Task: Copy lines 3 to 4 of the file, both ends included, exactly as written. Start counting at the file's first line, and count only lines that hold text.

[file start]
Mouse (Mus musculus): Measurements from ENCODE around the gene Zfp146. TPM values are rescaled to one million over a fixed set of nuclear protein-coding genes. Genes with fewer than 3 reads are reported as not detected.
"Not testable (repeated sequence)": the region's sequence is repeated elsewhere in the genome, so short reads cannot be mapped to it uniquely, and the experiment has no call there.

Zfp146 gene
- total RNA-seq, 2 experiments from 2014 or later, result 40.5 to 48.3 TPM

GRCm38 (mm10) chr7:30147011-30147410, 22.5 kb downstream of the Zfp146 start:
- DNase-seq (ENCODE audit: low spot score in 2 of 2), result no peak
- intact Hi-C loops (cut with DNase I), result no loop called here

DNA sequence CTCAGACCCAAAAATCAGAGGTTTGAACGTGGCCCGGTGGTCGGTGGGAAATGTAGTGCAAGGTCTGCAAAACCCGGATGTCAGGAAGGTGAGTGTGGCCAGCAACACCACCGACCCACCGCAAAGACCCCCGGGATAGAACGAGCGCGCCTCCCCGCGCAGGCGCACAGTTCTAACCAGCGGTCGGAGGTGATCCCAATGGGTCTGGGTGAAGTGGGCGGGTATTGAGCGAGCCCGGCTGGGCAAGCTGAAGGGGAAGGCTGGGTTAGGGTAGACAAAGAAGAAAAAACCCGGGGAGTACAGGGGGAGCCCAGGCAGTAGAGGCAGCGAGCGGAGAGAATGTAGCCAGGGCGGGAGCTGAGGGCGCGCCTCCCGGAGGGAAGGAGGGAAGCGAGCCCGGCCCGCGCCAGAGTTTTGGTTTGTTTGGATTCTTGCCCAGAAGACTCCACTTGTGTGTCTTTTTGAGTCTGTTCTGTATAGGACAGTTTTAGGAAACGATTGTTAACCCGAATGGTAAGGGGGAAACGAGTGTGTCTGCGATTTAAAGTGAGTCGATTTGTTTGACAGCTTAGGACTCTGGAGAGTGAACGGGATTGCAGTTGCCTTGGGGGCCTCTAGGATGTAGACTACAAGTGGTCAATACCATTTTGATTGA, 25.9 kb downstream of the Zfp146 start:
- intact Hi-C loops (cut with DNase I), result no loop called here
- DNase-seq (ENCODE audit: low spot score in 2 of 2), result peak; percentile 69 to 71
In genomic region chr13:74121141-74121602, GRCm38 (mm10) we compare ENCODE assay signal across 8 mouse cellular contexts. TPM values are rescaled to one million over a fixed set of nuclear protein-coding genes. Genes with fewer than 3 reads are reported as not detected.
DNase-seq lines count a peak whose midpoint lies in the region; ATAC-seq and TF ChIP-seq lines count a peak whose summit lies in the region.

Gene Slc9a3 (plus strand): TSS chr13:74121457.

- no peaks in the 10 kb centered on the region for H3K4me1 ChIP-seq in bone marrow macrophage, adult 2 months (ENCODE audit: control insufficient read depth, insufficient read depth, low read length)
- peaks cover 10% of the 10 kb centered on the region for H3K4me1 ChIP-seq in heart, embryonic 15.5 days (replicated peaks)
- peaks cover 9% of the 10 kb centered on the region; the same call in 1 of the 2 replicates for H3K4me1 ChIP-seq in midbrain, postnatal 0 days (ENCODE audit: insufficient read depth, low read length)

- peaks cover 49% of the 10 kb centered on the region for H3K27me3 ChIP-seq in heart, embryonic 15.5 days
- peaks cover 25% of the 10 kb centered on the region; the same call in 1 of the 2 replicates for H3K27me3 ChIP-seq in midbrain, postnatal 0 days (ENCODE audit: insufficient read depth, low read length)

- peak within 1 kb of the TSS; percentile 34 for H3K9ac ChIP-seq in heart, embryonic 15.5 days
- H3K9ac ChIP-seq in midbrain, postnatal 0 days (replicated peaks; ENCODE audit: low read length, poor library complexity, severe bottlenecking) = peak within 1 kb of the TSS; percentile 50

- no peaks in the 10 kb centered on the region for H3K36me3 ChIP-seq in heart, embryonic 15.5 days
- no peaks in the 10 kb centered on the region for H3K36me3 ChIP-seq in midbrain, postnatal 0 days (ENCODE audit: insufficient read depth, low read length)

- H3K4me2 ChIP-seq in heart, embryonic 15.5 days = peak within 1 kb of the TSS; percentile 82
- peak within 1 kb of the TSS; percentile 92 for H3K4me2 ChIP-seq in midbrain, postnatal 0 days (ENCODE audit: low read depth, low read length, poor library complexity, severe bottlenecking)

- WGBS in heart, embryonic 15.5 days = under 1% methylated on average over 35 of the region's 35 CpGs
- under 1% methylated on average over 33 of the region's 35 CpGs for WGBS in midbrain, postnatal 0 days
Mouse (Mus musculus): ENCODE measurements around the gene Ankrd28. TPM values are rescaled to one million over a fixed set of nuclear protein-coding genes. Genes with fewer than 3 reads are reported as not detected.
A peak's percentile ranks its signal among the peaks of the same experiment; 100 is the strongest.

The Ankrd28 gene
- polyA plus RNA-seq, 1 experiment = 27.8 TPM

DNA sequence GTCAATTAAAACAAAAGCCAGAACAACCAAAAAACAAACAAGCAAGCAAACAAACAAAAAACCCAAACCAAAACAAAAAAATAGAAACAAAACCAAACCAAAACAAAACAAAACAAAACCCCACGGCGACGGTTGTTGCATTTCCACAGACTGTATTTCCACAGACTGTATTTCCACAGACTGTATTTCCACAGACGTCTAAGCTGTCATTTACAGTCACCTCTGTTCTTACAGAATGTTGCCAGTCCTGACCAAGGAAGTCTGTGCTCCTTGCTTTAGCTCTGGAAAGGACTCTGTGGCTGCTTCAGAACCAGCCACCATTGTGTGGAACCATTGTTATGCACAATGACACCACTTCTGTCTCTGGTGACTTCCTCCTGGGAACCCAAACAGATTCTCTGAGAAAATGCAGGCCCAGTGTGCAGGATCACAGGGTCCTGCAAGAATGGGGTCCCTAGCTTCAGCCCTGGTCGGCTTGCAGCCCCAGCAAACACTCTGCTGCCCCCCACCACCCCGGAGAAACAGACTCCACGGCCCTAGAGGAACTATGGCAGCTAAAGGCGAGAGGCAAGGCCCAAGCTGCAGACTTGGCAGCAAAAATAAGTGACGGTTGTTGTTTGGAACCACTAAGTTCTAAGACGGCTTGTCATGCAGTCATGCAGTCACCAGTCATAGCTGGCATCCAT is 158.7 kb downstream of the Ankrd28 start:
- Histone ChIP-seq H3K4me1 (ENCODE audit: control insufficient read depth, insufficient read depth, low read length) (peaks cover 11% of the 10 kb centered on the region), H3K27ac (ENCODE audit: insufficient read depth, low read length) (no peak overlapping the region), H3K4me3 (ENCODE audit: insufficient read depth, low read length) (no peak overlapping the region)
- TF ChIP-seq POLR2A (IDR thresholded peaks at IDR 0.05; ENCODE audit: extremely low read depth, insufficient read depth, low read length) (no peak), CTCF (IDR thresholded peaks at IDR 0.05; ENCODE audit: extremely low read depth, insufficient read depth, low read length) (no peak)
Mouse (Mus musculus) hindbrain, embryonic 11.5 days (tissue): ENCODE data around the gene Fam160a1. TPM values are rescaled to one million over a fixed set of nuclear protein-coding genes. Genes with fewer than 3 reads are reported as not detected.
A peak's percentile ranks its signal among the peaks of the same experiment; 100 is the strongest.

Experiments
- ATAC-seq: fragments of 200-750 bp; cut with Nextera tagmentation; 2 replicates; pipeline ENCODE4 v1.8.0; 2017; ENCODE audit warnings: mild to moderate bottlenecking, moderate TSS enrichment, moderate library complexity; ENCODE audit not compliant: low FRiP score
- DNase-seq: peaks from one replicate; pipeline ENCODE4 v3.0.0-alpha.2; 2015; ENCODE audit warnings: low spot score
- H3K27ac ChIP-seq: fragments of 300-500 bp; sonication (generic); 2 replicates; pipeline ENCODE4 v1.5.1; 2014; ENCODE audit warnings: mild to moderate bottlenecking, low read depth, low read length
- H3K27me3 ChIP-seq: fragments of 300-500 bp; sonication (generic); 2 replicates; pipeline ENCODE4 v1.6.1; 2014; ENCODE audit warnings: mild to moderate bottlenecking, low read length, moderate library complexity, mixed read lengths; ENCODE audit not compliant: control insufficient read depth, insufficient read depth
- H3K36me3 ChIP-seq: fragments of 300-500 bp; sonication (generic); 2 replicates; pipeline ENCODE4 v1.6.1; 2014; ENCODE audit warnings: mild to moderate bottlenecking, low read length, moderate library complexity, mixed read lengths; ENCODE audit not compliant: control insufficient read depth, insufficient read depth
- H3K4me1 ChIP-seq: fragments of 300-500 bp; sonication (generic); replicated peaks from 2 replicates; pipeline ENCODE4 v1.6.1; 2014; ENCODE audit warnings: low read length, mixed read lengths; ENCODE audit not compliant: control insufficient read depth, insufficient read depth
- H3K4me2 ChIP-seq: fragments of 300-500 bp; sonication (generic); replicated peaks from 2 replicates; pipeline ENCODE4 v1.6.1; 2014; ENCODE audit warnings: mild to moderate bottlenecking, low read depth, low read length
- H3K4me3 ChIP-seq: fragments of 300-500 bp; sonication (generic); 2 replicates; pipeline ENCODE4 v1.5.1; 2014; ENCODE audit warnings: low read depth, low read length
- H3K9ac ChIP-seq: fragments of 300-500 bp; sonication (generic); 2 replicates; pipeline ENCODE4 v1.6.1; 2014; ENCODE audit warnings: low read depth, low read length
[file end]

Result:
Zfp146 gene
- total RNA-seq, 2 experiments from 2014 or later, result 40.5 to 48.3 TPM